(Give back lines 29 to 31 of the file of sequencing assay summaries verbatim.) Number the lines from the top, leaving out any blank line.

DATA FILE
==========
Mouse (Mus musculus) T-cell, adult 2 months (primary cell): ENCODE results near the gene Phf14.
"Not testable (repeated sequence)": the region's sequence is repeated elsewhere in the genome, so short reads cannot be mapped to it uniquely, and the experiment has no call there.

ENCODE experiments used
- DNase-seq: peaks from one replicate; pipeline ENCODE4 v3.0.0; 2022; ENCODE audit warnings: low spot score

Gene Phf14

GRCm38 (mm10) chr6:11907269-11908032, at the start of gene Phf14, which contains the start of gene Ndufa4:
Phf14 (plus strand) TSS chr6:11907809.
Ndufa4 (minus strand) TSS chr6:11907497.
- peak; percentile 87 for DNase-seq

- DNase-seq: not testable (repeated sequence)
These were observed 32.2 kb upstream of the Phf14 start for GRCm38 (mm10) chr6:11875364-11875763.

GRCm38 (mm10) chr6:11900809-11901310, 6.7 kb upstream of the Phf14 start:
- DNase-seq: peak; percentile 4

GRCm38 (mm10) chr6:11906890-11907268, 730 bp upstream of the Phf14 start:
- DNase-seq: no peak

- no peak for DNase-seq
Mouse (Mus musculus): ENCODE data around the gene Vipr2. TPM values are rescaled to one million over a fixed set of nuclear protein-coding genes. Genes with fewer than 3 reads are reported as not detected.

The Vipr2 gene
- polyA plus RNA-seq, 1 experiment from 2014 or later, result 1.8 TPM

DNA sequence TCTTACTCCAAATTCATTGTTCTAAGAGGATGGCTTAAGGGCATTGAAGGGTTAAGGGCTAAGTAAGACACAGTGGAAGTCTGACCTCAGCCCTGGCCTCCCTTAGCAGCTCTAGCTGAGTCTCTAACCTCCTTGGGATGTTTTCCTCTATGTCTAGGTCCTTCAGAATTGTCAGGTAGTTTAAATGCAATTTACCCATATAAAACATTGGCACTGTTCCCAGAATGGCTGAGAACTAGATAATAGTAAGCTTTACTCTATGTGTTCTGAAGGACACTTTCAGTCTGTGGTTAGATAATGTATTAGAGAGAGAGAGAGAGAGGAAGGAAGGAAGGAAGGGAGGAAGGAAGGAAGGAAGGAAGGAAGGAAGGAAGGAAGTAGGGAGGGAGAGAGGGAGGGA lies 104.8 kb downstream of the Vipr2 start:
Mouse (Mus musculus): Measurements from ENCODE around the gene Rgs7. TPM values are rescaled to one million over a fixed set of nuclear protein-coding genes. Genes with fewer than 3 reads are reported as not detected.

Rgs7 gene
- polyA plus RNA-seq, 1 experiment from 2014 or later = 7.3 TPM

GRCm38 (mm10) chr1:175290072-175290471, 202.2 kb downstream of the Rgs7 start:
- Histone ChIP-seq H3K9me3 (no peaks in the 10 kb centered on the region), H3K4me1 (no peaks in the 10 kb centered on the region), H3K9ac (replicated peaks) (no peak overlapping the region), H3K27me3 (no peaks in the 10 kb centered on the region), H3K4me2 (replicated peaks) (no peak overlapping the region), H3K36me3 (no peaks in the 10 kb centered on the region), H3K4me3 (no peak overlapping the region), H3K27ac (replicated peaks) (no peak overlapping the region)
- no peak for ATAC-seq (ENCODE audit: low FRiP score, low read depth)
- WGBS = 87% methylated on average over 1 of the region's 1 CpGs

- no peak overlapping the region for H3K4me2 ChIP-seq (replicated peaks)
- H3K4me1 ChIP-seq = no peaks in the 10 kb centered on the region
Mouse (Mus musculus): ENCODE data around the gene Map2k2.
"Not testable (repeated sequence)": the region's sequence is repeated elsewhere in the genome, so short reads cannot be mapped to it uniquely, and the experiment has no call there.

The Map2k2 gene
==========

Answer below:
- H3K4me1 ChIP-seq = no peaks in the 10 kb centered on the region
Mouse (Mus musculus): ENCODE data around the gene Map2k2.
"Not testable (repeated sequence)": the region's sequence is repeated elsewhere in the genome, so short reads cannot be mapped to it uniquely, and the experiment has no call there.